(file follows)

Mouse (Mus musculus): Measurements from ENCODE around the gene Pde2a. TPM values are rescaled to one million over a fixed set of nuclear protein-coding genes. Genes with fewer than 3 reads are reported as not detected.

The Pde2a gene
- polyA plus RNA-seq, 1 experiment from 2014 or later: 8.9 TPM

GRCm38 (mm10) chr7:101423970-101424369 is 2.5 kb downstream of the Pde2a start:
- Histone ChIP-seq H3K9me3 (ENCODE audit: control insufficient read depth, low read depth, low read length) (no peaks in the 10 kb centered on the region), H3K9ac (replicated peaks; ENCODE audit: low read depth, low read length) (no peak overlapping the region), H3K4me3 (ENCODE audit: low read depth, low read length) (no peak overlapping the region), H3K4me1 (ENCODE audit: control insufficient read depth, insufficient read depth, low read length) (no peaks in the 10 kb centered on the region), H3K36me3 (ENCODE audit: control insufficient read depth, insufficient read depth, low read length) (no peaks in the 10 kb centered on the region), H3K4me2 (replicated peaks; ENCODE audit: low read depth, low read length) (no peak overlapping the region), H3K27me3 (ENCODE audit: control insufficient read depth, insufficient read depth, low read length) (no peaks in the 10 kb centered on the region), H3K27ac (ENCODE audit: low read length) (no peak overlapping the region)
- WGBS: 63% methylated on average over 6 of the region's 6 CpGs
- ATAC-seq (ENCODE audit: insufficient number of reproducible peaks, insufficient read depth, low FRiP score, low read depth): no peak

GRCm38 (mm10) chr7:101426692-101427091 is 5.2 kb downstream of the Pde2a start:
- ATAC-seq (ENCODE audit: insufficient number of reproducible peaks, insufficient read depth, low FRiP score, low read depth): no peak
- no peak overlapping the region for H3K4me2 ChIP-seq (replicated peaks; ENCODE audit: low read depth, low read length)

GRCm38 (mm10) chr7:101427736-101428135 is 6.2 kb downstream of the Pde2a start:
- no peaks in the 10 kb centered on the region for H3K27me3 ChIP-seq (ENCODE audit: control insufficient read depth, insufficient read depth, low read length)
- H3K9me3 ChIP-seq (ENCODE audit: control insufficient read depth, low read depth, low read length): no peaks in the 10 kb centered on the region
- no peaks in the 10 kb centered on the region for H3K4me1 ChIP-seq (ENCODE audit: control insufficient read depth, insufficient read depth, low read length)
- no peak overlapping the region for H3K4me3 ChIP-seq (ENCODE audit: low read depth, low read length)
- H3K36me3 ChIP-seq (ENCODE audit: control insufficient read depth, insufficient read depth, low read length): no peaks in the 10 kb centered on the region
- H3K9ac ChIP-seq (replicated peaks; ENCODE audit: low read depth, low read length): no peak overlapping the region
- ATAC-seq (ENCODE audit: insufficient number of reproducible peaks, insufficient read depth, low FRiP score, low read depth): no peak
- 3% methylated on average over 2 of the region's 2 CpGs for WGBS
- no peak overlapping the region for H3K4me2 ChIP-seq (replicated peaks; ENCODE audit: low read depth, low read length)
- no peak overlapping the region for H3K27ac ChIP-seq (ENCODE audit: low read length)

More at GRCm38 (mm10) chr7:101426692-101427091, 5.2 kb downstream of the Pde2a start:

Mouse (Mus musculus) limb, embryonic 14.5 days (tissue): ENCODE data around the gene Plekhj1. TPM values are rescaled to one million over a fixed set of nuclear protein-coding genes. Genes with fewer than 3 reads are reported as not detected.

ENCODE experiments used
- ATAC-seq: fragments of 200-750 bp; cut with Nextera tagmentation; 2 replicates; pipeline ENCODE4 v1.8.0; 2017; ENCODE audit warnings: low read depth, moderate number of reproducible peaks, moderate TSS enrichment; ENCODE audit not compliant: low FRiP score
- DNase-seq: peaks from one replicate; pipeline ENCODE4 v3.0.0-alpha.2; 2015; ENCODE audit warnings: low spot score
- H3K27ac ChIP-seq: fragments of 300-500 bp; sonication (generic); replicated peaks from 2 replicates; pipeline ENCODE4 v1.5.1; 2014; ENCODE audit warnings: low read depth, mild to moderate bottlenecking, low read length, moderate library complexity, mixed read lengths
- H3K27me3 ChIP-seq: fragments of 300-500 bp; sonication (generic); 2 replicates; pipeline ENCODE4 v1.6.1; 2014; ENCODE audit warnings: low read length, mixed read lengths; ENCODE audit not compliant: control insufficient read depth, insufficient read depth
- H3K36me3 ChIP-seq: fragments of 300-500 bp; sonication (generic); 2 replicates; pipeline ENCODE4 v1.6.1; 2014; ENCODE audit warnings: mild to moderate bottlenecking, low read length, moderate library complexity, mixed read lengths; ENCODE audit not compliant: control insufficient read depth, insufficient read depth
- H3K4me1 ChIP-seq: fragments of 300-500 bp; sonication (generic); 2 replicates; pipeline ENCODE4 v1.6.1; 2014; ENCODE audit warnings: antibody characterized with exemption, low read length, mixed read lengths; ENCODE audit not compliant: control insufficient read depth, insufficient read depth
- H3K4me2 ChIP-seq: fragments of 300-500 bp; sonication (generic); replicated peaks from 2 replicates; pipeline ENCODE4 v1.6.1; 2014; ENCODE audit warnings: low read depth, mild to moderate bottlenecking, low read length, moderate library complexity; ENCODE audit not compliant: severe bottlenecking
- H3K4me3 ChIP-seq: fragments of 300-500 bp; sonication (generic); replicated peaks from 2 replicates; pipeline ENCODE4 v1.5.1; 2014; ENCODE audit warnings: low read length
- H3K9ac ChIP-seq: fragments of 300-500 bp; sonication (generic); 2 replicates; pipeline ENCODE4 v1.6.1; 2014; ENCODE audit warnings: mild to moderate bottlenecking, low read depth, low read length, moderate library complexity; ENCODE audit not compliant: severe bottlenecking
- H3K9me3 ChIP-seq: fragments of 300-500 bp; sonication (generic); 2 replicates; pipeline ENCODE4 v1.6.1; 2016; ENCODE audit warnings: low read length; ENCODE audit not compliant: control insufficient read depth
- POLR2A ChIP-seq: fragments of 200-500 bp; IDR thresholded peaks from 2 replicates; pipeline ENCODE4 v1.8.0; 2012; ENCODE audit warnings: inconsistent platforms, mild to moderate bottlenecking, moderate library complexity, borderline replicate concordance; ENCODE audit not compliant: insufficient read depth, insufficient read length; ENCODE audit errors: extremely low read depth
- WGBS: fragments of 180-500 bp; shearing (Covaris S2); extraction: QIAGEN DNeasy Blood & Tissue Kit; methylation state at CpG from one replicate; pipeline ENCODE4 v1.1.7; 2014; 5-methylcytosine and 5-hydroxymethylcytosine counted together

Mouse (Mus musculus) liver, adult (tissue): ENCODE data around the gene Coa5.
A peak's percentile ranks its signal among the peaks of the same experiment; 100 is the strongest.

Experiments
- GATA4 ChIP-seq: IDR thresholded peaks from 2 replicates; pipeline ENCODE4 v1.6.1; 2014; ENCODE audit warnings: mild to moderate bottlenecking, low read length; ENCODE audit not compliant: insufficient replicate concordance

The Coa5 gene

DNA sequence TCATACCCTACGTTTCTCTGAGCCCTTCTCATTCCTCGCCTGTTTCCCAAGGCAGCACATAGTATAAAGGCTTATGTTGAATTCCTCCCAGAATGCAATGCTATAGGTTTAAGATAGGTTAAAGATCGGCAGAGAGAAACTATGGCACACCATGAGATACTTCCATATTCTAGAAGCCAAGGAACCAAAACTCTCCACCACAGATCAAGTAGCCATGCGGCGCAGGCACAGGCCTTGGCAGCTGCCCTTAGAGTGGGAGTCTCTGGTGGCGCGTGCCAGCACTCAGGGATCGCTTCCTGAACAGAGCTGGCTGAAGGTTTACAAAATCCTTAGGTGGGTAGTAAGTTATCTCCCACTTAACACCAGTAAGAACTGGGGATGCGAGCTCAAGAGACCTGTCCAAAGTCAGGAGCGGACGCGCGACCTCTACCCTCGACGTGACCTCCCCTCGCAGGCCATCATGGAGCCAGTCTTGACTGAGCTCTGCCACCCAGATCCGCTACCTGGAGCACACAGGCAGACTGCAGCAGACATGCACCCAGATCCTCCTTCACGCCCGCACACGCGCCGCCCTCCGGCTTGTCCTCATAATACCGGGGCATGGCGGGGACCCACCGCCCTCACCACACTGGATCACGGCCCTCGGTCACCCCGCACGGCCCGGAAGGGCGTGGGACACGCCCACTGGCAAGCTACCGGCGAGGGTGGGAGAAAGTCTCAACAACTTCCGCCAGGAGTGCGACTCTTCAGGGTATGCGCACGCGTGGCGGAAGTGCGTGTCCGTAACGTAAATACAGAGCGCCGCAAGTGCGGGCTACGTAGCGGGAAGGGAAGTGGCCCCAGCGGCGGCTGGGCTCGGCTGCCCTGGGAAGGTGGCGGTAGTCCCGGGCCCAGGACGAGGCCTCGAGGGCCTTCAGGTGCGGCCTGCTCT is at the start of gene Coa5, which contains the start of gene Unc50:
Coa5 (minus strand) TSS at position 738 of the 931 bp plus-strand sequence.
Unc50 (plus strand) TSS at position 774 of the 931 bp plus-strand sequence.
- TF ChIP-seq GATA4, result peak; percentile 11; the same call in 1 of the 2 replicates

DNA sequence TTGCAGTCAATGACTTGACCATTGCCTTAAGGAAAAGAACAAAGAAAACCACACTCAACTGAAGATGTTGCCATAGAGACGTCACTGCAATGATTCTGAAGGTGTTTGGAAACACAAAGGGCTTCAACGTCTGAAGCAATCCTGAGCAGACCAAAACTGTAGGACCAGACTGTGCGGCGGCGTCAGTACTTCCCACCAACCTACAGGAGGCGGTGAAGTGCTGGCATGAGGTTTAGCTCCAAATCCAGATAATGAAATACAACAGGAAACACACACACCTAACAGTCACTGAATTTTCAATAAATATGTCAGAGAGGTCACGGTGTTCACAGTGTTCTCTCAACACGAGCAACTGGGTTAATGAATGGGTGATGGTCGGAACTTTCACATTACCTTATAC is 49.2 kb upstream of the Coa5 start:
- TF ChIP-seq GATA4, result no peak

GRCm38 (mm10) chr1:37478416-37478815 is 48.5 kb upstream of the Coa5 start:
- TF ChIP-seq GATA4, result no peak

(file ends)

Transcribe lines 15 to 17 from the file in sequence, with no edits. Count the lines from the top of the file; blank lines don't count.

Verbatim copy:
- no peak overlapping the region for H3K4me3 ChIP-seq (ENCODE audit: low read depth, low read length)
- H3K36me3 ChIP-seq (ENCODE audit: control insufficient read depth, insufficient read depth, low read length): no peaks in the 10 kb centered on the region
- H3K9ac ChIP-seq (replicated peaks; ENCODE audit: low read depth, low read length): no peak overlapping the region